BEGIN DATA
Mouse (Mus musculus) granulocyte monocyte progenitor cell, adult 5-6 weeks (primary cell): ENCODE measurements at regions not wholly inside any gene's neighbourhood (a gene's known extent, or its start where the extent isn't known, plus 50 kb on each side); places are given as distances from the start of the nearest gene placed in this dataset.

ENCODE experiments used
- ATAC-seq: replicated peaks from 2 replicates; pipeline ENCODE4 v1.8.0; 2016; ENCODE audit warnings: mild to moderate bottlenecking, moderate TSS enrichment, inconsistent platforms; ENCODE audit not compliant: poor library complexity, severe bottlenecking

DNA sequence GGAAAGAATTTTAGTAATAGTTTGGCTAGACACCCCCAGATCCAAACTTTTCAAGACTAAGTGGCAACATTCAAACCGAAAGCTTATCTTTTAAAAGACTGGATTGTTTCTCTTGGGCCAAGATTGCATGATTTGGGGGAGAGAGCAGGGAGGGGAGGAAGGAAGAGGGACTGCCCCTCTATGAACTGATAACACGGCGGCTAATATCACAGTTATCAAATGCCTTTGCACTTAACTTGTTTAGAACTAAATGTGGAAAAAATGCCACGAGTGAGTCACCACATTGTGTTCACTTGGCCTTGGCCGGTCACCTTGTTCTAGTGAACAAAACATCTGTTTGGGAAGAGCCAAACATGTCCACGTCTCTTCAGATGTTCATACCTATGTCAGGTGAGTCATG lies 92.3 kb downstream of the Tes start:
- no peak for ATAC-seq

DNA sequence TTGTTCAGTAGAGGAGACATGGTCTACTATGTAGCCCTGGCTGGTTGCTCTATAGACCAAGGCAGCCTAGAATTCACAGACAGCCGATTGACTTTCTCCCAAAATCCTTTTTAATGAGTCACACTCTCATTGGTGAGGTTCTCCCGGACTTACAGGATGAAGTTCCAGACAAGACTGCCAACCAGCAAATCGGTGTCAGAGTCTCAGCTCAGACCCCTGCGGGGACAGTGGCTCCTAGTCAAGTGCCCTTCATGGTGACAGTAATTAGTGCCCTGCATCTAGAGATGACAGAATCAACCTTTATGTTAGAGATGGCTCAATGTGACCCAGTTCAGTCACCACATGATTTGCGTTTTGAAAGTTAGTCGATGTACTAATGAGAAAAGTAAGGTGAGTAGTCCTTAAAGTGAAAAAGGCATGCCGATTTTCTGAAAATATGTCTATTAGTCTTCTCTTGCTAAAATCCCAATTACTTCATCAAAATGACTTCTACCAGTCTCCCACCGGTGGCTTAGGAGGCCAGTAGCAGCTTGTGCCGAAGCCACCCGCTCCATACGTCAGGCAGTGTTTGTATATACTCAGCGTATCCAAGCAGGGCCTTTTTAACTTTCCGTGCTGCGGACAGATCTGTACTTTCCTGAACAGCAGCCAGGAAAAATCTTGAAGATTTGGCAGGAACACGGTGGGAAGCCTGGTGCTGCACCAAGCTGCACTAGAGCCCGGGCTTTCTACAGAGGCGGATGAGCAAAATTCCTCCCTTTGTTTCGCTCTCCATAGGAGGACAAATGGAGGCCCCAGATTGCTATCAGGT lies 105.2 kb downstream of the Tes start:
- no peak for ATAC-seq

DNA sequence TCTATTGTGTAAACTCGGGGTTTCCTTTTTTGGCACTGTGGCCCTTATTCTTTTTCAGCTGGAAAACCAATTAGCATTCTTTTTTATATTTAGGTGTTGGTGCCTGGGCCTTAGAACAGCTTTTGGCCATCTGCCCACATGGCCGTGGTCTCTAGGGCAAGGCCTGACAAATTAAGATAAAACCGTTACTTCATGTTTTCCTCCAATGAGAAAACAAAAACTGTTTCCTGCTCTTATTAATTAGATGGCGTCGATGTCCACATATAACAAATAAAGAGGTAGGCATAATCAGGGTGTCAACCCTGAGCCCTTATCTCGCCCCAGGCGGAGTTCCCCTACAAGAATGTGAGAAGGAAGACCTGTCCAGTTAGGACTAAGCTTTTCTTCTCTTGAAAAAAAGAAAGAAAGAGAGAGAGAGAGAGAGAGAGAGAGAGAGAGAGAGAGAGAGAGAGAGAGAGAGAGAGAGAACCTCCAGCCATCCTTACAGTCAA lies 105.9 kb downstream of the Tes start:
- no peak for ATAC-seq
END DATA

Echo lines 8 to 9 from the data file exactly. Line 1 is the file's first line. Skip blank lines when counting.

DNA sequence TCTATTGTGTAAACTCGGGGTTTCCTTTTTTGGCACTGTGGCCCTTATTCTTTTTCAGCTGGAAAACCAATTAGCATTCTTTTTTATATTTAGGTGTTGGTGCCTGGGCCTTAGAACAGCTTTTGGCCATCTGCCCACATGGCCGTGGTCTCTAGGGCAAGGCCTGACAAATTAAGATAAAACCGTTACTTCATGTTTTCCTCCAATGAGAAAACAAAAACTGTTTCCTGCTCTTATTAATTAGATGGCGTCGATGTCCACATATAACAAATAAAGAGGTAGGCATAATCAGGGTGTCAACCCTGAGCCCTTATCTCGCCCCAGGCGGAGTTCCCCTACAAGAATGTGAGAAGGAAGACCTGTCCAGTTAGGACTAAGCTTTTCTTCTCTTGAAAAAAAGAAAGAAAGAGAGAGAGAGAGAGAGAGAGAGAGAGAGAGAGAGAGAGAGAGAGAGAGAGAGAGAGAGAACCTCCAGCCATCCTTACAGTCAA lies 105.9 kb downstream of the Tes start:
- no peak for ATAC-seq